While it is already possible to obtain in vitro pluripotent cells (ie, cells capable of generating all tissues of an embryo) from any cell type, researchers from Maria-Elena Torres-Padilla’s team have pushed the limits of science even further.
These results provide new elements for the understanding of pluripotency and could increase the efficiency of reprogramming somatic cells to be used for applications in regenerative medicine.
They managed to obtain totipotent cells with the same characteristics as those of the earliest embryonic stages and with even more interesting properties. Obtained in collaboration with Juanma Vaquerizas from the Max Planck Institute for Molecular Biomedicine (Münster, Germany), these results are published on 3rd of August in the journal Nature Structural & Molecular Biology.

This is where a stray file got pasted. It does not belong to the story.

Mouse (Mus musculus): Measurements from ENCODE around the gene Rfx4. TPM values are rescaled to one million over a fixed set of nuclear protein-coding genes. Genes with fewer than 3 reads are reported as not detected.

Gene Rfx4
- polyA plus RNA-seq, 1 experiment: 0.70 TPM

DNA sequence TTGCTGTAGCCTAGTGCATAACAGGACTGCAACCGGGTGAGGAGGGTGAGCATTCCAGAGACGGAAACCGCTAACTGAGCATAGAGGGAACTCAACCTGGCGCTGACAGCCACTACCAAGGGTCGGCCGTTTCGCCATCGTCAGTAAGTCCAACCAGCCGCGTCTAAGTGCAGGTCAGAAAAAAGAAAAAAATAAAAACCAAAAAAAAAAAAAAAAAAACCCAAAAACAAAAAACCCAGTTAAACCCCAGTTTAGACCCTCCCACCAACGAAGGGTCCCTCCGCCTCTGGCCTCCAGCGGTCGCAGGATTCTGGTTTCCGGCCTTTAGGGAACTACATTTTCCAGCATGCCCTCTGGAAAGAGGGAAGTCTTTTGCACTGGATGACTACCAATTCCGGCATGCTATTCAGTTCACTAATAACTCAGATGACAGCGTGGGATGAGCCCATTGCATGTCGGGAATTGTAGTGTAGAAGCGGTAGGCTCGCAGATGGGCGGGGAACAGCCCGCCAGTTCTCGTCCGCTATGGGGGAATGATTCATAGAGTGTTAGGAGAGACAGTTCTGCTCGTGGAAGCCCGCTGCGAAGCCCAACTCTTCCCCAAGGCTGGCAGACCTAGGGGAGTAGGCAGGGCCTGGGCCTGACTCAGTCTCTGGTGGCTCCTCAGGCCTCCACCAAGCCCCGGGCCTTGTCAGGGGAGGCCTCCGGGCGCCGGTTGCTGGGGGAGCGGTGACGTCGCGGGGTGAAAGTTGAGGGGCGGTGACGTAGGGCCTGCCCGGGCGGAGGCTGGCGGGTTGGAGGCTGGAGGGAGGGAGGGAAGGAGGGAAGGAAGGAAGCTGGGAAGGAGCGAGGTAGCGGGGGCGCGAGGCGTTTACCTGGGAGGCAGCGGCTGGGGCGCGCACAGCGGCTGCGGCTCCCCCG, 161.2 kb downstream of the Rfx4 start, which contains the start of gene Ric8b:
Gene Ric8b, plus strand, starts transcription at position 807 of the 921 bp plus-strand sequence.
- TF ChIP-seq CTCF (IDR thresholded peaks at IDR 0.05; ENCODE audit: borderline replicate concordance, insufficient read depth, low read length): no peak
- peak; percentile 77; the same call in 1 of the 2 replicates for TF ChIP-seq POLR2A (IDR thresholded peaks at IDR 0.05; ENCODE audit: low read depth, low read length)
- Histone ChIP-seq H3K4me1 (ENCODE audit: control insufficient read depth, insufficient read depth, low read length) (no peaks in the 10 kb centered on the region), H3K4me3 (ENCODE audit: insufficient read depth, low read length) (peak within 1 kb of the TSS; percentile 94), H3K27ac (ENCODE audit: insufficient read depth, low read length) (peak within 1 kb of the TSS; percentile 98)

Just after fertilization, when the embryo is comprised of only 1 or 2 cells, cells are “totipotent“, that is to say, capable of producing an entire embryo as well as the placenta and umbilical cord that accompany it. During the subsequent rounds of cell division, cells rapidly lose this plasticity and become “pluripotent”. At the blastocyst stage (about thirty cells), the so-called “embryonic stem cells” can differentiate into any tissue, although they alone cannot give birth to a foetus anymore. Pluripotent cells then continue to specialise and form the various tissues of the body through a process called cellular differentiation.
For some years, it has been possible to re-programme differentiated cells into pluripotent ones, but not into totipotent cells. Now, the team of Maria-Elena Torres-Padilla has studied the characteristics of totipotent cells of the embryo and found factors capable of inducing a totipotent-like state.
Read more: From pluripotency to totipotency
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The Latest on: Totipotency
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